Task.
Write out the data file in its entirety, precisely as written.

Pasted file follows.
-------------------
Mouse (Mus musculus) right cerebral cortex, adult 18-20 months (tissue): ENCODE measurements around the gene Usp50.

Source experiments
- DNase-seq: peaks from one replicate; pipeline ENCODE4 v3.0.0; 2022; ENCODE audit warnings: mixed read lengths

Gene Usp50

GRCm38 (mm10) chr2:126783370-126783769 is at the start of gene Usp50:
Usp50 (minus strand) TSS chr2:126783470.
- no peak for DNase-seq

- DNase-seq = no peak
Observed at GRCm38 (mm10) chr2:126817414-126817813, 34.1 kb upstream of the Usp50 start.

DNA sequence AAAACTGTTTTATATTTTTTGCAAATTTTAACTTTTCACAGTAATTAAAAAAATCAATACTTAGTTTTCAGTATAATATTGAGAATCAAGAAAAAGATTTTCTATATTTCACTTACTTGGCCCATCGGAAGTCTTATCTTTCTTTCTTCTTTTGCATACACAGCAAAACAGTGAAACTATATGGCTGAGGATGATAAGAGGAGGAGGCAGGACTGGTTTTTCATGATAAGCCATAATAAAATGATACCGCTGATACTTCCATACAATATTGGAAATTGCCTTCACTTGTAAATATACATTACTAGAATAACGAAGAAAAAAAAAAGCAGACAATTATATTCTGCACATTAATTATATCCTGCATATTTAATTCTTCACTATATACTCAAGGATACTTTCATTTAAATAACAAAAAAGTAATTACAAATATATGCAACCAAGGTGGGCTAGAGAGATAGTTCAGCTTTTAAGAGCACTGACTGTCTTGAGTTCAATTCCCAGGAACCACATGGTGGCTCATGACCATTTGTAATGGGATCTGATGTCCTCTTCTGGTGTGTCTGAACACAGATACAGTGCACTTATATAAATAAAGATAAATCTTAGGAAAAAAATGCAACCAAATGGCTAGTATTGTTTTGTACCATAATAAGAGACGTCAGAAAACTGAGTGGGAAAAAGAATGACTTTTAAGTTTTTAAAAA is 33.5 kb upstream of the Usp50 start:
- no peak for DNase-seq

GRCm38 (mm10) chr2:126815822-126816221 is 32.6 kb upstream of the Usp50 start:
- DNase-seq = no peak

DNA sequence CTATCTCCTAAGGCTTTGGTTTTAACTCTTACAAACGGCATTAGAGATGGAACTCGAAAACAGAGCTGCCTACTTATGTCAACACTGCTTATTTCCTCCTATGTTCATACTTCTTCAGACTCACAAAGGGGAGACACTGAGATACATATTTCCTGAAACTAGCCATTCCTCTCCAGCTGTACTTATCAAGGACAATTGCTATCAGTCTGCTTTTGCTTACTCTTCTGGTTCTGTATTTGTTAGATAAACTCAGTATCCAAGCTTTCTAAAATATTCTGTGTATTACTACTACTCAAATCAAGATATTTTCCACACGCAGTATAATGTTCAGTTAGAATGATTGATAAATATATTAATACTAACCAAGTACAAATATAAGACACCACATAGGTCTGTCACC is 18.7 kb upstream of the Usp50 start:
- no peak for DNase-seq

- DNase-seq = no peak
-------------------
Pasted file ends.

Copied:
Mouse (Mus musculus) right cerebral cortex, adult 18-20 months (tissue): ENCODE measurements around the gene Usp50.

Source experiments
- DNase-seq: peaks from one replicate; pipeline ENCODE4 v3.0.0; 2022; ENCODE audit warnings: mixed read lengths

Gene Usp50

GRCm38 (mm10) chr2:126783370-126783769 is at the start of gene Usp50:
Usp50 (minus strand) TSS chr2:126783470.
- no peak for DNase-seq

- DNase-seq = no peak
Observed at GRCm38 (mm10) chr2:126817414-126817813, 34.1 kb upstream of the Usp50 start.

DNA sequence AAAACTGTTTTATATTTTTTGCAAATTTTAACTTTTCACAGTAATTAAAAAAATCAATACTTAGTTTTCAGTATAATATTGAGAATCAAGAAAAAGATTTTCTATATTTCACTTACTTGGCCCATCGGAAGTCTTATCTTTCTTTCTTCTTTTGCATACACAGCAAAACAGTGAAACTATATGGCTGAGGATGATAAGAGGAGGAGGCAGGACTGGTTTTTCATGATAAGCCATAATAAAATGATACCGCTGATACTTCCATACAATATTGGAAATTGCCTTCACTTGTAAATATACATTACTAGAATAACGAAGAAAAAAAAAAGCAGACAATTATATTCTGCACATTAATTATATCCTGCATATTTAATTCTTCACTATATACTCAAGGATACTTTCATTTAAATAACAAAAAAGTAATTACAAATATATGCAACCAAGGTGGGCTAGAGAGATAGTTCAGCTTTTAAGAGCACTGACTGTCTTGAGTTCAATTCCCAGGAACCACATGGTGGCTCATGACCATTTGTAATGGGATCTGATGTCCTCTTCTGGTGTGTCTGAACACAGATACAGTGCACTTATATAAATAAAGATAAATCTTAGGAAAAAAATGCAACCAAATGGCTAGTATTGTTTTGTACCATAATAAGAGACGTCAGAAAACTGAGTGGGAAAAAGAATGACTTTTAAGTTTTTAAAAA is 33.5 kb upstream of the Usp50 start:
- no peak for DNase-seq

GRCm38 (mm10) chr2:126815822-126816221 is 32.6 kb upstream of the Usp50 start:
- DNase-seq = no peak

DNA sequence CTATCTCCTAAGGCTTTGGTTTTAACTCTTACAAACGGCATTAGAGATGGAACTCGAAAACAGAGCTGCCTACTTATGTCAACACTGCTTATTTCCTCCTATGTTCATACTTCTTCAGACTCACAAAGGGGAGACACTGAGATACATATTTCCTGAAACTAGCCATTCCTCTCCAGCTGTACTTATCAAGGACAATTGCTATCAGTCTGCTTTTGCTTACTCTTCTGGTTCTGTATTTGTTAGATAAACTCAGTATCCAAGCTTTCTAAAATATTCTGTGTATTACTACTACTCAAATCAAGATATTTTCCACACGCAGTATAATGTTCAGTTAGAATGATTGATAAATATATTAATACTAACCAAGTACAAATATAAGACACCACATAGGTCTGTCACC is 18.7 kb upstream of the Usp50 start:
- no peak for DNase-seq

- DNase-seq = no peak